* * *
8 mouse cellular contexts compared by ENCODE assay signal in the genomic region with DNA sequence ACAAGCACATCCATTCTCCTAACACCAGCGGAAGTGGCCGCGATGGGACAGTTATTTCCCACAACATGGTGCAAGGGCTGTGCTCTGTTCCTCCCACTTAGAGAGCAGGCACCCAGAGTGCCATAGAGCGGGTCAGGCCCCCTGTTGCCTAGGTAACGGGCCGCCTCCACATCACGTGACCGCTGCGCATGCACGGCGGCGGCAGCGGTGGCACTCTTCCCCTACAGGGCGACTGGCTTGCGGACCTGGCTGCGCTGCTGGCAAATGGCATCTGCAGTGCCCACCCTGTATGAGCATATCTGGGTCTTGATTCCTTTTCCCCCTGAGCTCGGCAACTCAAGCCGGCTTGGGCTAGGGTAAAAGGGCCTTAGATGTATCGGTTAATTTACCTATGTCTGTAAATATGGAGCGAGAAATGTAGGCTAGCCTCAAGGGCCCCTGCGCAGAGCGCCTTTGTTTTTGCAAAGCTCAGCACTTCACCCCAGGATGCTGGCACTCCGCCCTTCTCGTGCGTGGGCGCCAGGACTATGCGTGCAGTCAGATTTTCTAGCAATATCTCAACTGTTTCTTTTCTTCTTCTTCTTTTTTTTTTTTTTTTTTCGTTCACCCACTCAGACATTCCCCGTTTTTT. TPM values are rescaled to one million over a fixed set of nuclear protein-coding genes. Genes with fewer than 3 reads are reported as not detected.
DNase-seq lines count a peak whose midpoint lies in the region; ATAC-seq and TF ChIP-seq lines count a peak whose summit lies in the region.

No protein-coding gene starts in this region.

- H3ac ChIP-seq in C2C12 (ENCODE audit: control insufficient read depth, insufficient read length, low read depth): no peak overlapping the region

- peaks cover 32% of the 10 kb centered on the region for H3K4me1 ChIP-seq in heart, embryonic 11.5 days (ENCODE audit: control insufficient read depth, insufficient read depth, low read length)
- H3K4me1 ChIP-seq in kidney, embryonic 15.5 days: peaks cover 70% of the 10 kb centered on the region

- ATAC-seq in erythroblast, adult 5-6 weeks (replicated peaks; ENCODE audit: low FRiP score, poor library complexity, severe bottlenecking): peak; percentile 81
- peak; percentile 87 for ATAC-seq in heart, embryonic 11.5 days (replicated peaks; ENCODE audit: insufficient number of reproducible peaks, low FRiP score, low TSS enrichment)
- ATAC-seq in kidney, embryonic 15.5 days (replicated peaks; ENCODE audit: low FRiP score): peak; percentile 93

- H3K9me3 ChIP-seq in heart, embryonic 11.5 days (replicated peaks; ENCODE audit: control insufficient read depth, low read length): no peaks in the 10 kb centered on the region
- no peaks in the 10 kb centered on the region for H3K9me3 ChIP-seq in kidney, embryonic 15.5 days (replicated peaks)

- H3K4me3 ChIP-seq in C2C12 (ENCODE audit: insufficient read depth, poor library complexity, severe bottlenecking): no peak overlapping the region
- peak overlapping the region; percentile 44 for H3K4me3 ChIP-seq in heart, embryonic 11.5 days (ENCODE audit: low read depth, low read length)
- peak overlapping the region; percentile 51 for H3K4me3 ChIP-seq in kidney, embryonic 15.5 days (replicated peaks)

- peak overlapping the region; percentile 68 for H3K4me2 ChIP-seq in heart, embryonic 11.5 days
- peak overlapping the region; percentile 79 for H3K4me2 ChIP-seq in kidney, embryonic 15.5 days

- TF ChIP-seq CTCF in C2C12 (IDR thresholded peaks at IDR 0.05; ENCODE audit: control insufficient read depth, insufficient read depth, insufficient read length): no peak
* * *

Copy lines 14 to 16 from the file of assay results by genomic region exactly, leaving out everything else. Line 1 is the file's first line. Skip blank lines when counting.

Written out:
- peak overlapping the region; percentile 51 for H3K4me3 ChIP-seq in kidney, embryonic 15.5 days (replicated peaks)

- peak overlapping the region; percentile 68 for H3K4me2 ChIP-seq in heart, embryonic 11.5 days
- peak overlapping the region; percentile 79 for H3K4me2 ChIP-seq in kidney, embryonic 15.5 days